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July 2001
 

1 July

In some ways this wasn't a proper walk. Beryl and I decided to go up the Wrekin for a bit of exercise on a Sunday afternoon. The idea was to take the tourist path up, drop off the far end via Little Hill and then loop around the northern flank back to the cars.

Wrong! I didn't take a map on the basis that it is very difficult to get lost on the Wrekin. Well the path back split in a couple of places. I obviously took the wrong option. We climbed very gradually on a pleasant grassy path but I knew that it was wrong when it curved back on itself and we started climbing steeply. We emerged just below the summit! So when asked where we'd been  walking we said we'd been up the Wrekin ........ twice.

One really nice feature of the walk was the many large banks of foxgloves on the hillside. The hillside just below this clump was a mass of purple. It resembled those great swathes of bluebells that you find in the Spring. The foxgloves seem to be having a really good year.

Two points to reflect on.

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Beryl said that she hoped I knew where I was going because she trusted me implicitly. Surely people who say they are doing something implicitly aren't; they must be doing explicitly simply because they have said so.

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On the way up (the first time) we were passed by a 4x4. Well (given my views on the ruddy things) I found this a bit off. They were stopped at a gate just ahead and the driver said he had permission because he had a disabled passenger. I have difficulties over the countryside and disabled access because opening some places up spoils them. But the Wrekin is very populated and I thought it churlish to prevent people being taken up. still I did find it galling that the vehicle had 5 passengers (not all disabled) and they had decamped right by the summit and were in their loungers having a picnic. It spoiled the summit for everyone else and didn't seem  in the spirit of the thing (perhaps, in the spirit of "name and shame", I should have taken pictures and posted them here) They were certainly up there for quite some time as they passed us when we were returning from our second (unintentional) ascent.

8 July

Out with the Ramblers; I did think about going off on our own but Beryl was against it (too much to do) and as it was the first proper A walk in some time we felt we should go out of loyalty.

It was on the programme as Gentleshaw but there were still some problems with the paths there and Ron switched it to start at Wolsey Bridges. This meant that we were all on more familiar territory. Having said that, the first path was one that was new to all of us. We had to walk back towards Stafford along the road for about 600 yards towards South Street. The reason it's not walked much is obviously the lack of parking there. The paths onto the Chase on either side of it both have decent parking.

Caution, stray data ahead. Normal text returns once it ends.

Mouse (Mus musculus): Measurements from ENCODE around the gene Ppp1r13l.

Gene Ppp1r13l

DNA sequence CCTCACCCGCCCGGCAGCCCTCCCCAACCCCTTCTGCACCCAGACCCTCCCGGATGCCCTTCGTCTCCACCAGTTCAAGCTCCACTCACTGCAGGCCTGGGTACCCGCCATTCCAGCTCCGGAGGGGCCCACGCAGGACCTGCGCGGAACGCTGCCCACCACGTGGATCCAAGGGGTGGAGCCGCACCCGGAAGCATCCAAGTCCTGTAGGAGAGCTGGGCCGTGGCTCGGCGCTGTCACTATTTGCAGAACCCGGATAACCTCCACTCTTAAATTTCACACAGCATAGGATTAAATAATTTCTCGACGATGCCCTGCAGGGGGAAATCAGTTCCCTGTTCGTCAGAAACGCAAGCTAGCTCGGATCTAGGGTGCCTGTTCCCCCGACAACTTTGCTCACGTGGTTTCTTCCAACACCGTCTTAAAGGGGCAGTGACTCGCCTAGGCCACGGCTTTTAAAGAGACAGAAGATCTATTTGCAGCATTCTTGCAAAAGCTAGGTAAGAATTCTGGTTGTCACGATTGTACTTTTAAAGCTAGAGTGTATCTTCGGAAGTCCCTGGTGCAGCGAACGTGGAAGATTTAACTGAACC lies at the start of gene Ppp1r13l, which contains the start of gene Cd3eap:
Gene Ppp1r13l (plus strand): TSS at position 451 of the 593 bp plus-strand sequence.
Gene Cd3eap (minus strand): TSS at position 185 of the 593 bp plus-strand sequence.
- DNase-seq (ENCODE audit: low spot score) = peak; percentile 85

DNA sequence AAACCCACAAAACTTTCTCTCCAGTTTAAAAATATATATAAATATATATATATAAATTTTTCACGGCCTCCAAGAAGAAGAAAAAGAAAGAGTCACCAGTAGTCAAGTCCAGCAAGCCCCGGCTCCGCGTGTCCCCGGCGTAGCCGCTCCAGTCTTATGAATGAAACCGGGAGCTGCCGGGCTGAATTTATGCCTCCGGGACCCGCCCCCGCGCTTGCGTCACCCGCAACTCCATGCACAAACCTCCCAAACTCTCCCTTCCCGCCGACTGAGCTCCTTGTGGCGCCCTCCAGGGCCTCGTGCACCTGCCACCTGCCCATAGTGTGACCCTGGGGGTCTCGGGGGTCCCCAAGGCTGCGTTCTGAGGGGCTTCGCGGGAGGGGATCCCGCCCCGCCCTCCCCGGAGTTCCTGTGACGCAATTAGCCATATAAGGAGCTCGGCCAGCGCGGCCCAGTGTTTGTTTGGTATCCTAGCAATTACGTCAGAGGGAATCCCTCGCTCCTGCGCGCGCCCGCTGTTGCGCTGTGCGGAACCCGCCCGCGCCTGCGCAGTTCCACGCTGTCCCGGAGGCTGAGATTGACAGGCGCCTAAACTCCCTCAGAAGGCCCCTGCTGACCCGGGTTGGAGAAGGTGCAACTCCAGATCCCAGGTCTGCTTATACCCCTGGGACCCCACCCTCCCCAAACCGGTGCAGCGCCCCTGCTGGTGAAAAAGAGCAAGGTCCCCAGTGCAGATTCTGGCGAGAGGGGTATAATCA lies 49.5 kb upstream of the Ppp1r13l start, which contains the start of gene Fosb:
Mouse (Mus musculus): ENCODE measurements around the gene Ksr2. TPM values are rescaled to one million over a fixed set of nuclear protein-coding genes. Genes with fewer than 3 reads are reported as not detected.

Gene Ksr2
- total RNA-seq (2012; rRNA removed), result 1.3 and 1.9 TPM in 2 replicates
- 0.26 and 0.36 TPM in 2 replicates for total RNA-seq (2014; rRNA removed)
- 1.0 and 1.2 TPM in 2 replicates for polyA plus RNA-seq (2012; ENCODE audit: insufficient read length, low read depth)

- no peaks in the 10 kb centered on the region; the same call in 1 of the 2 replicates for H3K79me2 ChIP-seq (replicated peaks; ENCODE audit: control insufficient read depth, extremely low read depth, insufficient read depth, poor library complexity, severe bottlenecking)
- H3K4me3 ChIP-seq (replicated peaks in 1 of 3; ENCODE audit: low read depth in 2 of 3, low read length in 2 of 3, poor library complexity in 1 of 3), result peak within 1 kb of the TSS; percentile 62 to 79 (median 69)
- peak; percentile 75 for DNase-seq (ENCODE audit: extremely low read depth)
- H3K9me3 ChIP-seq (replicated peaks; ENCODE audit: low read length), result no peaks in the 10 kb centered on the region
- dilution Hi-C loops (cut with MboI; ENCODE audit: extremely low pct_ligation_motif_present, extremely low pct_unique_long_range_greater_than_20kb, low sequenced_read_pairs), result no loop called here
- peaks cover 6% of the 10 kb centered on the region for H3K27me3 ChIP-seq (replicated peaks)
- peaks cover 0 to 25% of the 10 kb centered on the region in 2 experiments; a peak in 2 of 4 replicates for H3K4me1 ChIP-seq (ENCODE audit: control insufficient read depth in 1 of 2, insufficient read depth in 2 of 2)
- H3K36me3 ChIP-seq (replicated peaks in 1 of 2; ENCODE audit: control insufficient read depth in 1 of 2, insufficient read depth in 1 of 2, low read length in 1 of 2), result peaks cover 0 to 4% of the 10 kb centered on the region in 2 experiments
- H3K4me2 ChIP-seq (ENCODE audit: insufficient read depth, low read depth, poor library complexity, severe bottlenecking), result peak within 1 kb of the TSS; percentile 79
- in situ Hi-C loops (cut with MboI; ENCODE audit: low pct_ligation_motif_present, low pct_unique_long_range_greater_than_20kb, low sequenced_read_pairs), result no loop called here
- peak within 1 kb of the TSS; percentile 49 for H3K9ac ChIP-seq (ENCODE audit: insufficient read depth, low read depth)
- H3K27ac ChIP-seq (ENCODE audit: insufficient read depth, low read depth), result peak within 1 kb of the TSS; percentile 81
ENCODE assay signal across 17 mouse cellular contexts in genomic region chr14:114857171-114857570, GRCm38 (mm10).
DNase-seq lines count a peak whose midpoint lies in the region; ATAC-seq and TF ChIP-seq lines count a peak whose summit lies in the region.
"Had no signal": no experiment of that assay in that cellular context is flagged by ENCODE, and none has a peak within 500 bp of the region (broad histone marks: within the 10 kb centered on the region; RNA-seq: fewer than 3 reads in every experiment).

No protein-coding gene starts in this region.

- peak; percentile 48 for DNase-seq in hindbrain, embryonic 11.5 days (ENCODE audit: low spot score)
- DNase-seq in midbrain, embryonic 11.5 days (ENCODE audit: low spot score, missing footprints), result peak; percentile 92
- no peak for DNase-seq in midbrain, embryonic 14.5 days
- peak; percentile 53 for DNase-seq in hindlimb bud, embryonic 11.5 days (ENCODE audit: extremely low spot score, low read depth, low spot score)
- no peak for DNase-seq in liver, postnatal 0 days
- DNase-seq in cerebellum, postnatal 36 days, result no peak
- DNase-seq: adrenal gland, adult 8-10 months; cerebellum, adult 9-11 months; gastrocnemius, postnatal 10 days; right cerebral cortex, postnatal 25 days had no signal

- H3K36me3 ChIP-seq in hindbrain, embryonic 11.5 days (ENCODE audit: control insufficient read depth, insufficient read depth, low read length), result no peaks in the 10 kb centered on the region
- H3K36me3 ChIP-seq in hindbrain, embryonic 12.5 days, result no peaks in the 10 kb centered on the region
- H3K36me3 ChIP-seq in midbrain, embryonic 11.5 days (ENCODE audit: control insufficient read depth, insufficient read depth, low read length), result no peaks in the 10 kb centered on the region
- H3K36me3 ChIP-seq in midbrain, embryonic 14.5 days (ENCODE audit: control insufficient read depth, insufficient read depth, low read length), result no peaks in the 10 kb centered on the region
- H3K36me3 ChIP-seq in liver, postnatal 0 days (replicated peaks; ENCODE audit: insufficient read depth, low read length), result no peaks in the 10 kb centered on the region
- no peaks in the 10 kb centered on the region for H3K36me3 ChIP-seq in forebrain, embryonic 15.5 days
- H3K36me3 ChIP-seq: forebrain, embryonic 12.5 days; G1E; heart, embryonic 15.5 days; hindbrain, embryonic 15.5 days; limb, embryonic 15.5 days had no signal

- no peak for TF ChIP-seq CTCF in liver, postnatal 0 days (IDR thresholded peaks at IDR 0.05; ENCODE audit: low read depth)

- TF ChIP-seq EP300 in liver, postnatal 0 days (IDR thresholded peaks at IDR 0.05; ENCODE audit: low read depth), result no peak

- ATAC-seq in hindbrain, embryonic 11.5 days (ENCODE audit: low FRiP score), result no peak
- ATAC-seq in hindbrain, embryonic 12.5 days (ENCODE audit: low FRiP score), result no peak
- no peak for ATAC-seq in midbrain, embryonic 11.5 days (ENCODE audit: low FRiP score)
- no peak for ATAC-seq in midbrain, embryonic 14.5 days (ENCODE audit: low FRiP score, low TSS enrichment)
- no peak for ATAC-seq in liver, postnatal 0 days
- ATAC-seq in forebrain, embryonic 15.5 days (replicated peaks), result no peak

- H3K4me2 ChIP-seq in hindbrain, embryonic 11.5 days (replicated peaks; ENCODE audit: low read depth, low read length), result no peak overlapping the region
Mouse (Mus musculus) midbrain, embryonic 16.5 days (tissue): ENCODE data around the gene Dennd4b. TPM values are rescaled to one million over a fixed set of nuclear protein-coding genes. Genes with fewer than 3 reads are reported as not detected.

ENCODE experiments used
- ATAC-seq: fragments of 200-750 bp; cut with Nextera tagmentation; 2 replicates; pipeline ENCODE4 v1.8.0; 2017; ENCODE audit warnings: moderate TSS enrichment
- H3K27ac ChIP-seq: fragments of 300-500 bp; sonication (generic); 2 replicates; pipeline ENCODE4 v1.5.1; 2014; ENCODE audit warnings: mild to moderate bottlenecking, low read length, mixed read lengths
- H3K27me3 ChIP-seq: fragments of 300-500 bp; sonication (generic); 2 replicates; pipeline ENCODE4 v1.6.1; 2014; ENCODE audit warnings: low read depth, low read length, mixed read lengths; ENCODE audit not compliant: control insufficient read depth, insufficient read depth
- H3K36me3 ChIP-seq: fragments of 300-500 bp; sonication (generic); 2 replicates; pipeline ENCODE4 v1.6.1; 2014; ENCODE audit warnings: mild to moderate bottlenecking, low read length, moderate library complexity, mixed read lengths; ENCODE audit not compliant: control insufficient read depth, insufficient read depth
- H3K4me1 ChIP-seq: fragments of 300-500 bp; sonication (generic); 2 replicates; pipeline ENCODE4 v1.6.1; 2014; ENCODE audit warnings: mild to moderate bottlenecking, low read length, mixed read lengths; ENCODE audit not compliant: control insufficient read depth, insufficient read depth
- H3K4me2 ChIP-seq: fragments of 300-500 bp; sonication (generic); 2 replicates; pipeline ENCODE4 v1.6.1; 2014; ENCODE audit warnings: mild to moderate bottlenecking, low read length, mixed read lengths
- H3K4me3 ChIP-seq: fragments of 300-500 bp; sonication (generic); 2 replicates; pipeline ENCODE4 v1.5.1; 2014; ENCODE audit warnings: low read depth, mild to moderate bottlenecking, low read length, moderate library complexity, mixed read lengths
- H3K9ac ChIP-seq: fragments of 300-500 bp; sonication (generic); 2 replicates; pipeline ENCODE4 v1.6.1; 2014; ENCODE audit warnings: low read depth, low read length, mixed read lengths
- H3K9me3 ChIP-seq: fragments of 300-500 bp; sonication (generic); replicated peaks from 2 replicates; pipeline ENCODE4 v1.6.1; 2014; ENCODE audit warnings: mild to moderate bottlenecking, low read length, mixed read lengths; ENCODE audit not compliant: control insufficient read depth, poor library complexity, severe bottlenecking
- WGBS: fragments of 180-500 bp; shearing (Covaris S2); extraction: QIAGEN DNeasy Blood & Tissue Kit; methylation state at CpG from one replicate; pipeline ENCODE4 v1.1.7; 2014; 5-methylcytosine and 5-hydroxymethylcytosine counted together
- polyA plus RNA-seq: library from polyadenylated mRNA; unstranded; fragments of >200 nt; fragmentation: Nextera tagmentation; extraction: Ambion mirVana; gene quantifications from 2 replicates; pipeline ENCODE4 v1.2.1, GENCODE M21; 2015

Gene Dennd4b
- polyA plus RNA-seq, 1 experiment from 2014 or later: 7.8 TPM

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Having said this, it is certainly a lovely path. Nice and grassy with rampant bracken on either side. We also saw three deer quite close up at the start of the path (and we later saw a muntjac- I'd not seen one of those before)

However we picked up typical Chase tracks after that and seemed to be on them for much of the day. We worked southwards across the rifle range before picking up the Heart of England Way (Ron can't leave it alone). This took us past the Visitors' Centre and over the Rugeley-Cannock road before we left it at Miflins Valley as we started swinging back. There was a brief section of road towards Slitting Mill before we struck off again on a nice stretch of path towards the Forestry Centre at Birches Valley for lunch.

From lunch we had a section of the Centre's woodland and a brief section of proper footpath into Etchinghill before a long stretch of housing culminating in the crossing of the A51. Down the side of the waterworks to pick up the Staffordshire Canal and back along the towpath. We reached the cars just before it started raining. It was a solid day out covering 13 miles at a lively pace for the Ramblers; it only took 5.5 hours.

15 July

We’re in the middle of decorating the kitchen so we just did the Ramblers short walk, allowing plenty of time for another bout of scraping paper off the ceiling.

It was a very pleasant circuit around Eccleshall led by Stan in bright sunny weather. We headed eastwards parellel with the Stone Road before wheeling right-ish to Ellenhall. This meant crossing grassy fields with the oak trees dominating the seen. The one in the photo was near where we stopped for a drink.

Over the A519 and then through Johnson Hall back to Eccleshall. We crossed the field of not-quite-ripe barley in the photo whilst humming Sting's "Fields of Gold" to ourselves. Eccleshall was looking particularly attractive with lots of hanging baskets and other displays of flowers in the High Street.

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Map

22 July

This was the pre-walk for next week's SRG coach ramble. I'm leading the A walk and Beryl is leading the B party. They are both linear walks and we'd decided that the B walk would basically be the last 6-7 miles of the A walk to make the prewalks easier. We had to take both our cars but Bob came long for some company.